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Why Community Projects Like JS Village Are Important

Recently I was involved as an organizer in a local community event called JS Village along with my colleagues Brandon, Caleb, and Alex.  Their goal was to bring together designers and developers to solve community problems that no one would otherwise tackle.  Basically problems that we're unprofitable and otherwise required too much expensive design and development talent to complete. The concept got me thinking...

Most of us volunteer at food banks, we're familiar with organizations like Doctors Without Borders that volunteer an expensive skill, and we donate to charities that fight cancer and drill wells in Africa.  So why should volunteering a costly skill like design or development be any different?  Surely as a developer I can do more good with my highly trained skill than I can donating money or serving soup.  Not that those are lesser, they're just not what I'm best at and I want to give my best to doing good, we all should.

So I volunteered, unlimited hosting from AwareLabs, and probably a week's worth of marketing time as an organizer plus another week as a participant on one of the projects.  So was it worth it, did I do more good in the world than I spending that time in a soup kitchen?

I knew the answer was yes two minutes into meeting my teammates and I was certain it was exponentially more valuable when I watched the final presentation of what the teams had accomplished.  Projects like the Veteran Services site literally preserved a service for veterans that was discontinued by the government a few days before they presented.  The Neighborhood Intelligence team delivered a mobile application that combed otherwise confusing police data and presented it in an easy to use mobile application anyone can use for free.  The Stellar Mathematics team built a brilliant learning application that used solid teaching principles instead of app store revenue as the goal.  The Dinner Gatherings team genuinely addressed bringing people together.  The Local Business Aggregator group built a beautifully simple application to help people engage with local events.  My team combed through IRS tax tables and historical records to build a more accurate US Debt Clock and help people understand the national debt.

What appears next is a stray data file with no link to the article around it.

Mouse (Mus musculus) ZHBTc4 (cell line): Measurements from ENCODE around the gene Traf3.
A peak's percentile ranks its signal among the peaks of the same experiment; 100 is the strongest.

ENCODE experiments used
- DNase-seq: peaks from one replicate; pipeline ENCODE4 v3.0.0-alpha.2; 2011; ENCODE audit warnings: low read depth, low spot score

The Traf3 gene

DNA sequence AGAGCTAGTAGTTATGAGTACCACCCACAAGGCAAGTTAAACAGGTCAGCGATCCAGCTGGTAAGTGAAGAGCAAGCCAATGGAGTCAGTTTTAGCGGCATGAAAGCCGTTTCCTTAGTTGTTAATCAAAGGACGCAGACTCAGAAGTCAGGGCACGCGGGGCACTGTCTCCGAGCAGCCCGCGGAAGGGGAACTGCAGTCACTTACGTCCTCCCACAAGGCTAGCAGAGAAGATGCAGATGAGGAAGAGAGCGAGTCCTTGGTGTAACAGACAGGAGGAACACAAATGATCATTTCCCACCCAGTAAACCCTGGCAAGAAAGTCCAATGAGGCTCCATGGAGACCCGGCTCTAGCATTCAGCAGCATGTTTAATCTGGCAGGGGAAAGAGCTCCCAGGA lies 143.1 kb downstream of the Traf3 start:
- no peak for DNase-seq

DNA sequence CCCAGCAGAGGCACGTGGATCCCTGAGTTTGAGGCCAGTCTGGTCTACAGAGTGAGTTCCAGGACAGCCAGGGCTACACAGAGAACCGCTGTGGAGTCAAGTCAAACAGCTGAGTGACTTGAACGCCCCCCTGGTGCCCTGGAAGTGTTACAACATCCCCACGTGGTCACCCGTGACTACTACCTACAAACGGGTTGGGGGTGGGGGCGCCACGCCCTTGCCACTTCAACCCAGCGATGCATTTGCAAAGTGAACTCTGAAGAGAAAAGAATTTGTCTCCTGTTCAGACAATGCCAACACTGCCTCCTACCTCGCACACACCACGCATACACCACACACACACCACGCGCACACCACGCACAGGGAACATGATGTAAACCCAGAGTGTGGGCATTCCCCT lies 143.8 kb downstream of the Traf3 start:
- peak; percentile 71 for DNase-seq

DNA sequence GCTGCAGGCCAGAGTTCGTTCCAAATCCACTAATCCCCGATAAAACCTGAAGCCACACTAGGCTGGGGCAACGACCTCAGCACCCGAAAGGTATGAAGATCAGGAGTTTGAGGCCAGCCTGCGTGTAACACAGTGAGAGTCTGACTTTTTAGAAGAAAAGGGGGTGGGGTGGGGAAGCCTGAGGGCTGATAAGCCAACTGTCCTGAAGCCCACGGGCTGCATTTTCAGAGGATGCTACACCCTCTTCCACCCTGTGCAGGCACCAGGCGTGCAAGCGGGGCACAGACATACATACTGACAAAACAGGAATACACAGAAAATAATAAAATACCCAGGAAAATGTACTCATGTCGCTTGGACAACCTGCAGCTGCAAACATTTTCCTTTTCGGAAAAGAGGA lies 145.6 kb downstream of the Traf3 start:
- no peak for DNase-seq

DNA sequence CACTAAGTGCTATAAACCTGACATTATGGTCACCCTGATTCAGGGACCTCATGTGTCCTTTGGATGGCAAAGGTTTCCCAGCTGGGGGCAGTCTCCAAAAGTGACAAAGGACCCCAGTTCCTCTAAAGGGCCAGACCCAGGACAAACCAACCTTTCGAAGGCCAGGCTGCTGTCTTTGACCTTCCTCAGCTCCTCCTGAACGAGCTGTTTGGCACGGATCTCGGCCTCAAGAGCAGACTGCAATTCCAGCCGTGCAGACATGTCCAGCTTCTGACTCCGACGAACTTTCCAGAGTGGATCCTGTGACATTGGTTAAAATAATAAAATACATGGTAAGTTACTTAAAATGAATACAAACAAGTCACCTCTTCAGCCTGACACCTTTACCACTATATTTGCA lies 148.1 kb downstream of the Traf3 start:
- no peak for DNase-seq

All of these projects are public and open source on Git Hub.  These problems were addressed through hundreds of design and development hours and given to the community as finished products.  It would take thousands of dollars per project in donations, making them improbable.  The only way this happened is because talent was volunteered.  Thank you to everyone who participated, working with people who genuinely give of themselves was inspiring.

After this experience I'll find more ways to give my talents not just my time and money to making the world a better place.  I look forward to the next JS Village and I encourage you use your hard earned super powers not just for profit but for good too.

Written By: Paul Kenjora

Paul Kenjora is the Product Manager and founder at AwareLabs, a company that provides the next generation website builder for small businesses. He has 10+ years product development experience, has launched sites netting millions of visits a day, and has consulted for fortune 500 companies.